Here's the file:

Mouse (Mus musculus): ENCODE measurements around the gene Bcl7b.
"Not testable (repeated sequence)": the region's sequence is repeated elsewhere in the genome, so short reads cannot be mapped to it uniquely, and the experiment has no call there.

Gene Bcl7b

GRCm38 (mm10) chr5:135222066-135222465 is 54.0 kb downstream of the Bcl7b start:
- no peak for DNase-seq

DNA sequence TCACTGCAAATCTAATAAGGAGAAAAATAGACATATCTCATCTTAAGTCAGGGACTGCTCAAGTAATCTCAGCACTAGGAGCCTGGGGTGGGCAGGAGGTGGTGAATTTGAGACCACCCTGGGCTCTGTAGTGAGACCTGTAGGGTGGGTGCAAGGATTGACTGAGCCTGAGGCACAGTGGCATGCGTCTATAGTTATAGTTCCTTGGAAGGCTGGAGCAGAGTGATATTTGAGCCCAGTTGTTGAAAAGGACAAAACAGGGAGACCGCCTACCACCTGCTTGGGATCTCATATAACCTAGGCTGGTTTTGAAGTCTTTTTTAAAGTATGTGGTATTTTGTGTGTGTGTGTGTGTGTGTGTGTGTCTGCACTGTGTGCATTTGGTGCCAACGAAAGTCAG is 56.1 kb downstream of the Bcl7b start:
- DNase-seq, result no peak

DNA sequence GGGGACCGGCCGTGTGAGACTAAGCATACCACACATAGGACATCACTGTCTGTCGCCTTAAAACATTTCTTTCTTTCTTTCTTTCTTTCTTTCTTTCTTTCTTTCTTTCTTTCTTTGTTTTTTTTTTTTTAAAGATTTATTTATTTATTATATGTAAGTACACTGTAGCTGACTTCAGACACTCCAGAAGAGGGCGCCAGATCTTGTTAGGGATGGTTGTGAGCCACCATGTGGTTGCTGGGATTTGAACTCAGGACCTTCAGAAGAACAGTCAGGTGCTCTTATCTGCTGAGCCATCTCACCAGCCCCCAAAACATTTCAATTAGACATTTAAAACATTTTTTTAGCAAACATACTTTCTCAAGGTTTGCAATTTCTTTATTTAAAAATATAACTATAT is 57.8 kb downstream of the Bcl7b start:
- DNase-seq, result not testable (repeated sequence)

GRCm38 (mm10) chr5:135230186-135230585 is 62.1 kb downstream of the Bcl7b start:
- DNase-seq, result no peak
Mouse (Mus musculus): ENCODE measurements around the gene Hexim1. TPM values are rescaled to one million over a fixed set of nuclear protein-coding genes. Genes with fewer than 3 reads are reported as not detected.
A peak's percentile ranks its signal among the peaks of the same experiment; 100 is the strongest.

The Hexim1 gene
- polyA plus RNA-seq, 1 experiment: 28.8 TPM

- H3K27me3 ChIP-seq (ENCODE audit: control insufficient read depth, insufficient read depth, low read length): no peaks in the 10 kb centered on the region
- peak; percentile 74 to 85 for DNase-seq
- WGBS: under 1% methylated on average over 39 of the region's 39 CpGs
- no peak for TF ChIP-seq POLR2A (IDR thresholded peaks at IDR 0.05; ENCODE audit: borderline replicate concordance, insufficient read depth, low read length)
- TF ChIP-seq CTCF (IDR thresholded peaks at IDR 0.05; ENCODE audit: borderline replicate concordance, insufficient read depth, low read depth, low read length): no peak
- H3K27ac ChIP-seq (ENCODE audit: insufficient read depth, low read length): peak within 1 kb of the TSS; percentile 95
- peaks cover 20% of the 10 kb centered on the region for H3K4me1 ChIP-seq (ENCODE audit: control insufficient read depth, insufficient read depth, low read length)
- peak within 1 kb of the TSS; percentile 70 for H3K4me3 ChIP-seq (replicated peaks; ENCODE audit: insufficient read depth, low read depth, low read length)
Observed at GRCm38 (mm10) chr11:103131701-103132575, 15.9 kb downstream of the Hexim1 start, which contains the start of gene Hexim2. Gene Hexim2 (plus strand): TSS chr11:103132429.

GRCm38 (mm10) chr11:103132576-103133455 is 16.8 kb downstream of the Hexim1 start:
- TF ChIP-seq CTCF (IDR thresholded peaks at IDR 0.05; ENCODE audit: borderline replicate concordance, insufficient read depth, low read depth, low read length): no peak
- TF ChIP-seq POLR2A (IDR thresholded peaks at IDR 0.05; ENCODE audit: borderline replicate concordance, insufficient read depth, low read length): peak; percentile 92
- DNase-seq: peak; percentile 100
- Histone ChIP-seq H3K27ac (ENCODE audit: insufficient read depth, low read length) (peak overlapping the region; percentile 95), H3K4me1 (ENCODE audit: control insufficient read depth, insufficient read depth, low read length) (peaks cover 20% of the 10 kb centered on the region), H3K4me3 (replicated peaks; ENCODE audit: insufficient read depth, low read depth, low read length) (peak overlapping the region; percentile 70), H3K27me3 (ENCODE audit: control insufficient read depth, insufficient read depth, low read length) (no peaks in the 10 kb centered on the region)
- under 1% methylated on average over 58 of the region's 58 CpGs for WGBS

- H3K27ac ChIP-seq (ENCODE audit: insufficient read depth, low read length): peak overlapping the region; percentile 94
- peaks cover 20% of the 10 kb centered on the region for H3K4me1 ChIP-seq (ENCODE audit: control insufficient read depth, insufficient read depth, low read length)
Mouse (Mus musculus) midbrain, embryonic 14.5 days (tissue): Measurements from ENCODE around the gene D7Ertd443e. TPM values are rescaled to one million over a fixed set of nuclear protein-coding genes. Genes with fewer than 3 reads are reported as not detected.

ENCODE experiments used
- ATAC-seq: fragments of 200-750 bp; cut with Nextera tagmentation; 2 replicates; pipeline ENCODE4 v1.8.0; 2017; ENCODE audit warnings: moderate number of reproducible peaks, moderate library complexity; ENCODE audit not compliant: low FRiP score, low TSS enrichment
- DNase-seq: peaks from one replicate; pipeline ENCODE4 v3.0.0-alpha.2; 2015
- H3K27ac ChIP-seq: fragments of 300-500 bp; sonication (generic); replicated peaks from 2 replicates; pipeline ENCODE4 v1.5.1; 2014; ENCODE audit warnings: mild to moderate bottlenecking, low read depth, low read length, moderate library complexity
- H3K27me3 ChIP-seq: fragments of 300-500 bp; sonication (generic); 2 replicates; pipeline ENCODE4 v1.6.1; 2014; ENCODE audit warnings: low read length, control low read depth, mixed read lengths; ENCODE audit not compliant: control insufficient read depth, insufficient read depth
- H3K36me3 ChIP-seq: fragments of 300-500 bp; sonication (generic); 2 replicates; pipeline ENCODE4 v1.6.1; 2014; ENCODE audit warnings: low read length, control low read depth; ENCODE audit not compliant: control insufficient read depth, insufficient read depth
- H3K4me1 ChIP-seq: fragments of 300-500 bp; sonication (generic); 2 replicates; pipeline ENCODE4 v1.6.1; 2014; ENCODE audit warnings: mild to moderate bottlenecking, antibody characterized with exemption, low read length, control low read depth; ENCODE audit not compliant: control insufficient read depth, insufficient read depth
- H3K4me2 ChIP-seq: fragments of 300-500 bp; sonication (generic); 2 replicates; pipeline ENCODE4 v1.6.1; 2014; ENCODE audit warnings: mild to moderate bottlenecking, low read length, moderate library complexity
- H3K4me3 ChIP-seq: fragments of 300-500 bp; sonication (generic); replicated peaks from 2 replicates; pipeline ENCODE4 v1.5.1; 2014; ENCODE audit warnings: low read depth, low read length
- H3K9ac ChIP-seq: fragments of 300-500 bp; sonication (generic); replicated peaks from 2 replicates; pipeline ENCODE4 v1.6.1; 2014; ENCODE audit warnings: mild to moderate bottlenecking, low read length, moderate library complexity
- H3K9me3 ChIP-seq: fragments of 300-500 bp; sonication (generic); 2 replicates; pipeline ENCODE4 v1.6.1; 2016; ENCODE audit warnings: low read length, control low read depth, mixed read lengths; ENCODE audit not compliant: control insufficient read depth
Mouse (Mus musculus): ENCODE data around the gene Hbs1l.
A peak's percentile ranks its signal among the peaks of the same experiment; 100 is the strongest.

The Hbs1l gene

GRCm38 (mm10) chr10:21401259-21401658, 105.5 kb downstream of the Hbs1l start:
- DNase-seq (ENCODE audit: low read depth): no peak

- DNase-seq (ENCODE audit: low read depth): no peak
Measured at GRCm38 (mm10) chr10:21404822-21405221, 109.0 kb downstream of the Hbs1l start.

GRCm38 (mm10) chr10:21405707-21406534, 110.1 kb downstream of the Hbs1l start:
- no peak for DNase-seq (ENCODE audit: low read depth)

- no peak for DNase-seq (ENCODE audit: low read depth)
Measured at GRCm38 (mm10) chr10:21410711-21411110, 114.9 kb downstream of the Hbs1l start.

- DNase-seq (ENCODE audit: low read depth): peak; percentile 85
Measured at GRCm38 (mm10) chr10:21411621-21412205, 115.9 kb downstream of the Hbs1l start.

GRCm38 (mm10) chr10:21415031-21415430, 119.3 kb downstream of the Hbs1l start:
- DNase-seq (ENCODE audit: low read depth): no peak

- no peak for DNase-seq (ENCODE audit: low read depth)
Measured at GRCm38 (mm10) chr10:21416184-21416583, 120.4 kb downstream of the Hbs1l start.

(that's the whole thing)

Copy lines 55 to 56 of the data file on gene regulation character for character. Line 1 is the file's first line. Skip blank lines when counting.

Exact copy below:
Measured at GRCm38 (mm10) chr10:21410711-21411110, 114.9 kb downstream of the Hbs1l start.

- DNase-seq (ENCODE audit: low read depth): peak; percentile 85